Everything to control the volume level of your pedalboard.

The low-impedance Volume Control Box is intended for the effects loop of the amp. There it allows the preamp of the amp to be cranked and at the same time to reduce the volume to a tolerable level.

The high-impedance Volume Switch can reduce the volume of the guitar - similar to the volume control on the guitar, but without changing its sound. Due to the reduced level, it reduces the degree of distortion and the compression of the preamp of the tube amp.

You can find a more detailed explanation of the differences at the bottom of this page.

High-impedance vs. low-impedance volume pedals

A tube amp consists of two amplification stages, the pre-amp, which shapes the sound with an equalizer and gain control, and passes a low-impedance signal on to the second stage, the power-amp, which drives the speaker.
Between the pre-amp and the power-amp, many amps have an access point, the effects loop, into which additional effects can be inserted that further process the sound formed by the pre-amp - e.g. delays and reverbs.

The output signal of a guitar with a passive pickup is high-impedance and very weak and therefore requires a high-impedance volume pedal specified for this purpose in order to prevent high-frequency losses.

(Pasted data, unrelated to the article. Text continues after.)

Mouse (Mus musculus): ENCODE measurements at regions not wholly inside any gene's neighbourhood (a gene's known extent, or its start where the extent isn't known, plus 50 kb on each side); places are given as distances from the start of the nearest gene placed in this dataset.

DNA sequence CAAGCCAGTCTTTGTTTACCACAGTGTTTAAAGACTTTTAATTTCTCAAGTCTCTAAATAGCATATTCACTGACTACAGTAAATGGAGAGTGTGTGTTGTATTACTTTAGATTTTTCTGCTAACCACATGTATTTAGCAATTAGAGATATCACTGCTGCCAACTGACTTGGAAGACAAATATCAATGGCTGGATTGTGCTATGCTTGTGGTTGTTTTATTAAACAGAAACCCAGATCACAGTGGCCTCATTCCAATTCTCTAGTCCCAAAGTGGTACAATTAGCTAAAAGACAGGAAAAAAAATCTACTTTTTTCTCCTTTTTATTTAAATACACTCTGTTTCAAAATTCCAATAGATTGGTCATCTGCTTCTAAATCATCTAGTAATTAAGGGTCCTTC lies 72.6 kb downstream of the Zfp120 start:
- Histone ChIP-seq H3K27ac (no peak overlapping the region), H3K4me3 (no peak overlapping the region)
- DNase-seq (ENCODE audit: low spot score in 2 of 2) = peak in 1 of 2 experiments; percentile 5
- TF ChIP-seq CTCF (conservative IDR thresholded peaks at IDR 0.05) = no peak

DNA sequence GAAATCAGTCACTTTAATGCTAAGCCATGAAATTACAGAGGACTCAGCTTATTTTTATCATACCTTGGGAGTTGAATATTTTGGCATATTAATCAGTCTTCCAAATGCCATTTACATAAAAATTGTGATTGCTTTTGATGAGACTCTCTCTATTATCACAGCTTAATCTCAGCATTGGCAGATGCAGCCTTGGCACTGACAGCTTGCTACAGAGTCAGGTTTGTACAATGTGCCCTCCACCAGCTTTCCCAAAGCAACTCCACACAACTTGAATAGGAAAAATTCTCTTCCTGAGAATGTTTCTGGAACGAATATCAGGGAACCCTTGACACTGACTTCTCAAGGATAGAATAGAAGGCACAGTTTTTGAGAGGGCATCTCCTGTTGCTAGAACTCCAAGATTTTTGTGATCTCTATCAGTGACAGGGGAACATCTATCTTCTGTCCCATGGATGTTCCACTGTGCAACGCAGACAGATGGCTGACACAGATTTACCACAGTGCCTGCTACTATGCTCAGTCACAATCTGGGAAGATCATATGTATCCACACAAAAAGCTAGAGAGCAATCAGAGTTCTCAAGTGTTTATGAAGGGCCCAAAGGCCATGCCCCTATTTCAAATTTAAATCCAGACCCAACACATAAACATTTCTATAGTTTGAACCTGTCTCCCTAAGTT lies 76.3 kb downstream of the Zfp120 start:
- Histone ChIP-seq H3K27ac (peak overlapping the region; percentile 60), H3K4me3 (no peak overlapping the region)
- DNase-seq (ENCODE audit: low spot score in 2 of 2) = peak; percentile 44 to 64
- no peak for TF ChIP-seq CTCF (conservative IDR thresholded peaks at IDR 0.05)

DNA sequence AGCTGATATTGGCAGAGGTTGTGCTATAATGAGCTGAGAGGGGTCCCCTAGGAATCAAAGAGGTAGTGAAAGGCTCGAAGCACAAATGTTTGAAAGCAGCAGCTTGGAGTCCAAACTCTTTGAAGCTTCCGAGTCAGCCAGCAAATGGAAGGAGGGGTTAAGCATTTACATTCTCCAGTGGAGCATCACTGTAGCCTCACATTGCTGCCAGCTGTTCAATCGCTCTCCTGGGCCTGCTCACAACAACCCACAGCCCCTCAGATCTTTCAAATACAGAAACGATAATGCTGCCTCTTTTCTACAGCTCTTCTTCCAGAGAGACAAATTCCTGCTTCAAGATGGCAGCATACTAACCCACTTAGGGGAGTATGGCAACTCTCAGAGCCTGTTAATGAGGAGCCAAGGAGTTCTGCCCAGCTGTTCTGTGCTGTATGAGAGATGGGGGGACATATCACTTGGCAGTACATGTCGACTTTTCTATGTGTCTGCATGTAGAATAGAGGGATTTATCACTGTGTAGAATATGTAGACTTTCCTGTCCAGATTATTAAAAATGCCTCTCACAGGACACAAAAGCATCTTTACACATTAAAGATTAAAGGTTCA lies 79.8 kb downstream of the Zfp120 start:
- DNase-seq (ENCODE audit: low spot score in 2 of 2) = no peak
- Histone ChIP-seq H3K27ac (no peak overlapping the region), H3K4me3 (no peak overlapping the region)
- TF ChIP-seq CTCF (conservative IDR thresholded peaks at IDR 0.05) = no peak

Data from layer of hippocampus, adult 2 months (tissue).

The output signal from the vast majority of effect pedals and the effects loop of the amp is low-impedance, so if you want to reduce its volume, a low-impedance volume pedal is the best choice, as it allows a linear control path, among other things.

If you reduce the volume before the pre-amp, the sound, overdrive and compression changes (this roughly corresponds to turning down the gain knob of the preamp), if you reduce the volume between the pre-amp and power-amp, the volume of the amp is reduced (similar to the master volume control of the amp).

Distortion and fuzz can also be regarded as pre-amps, if they are in the signal chain it has several preamp stages (gain stages).

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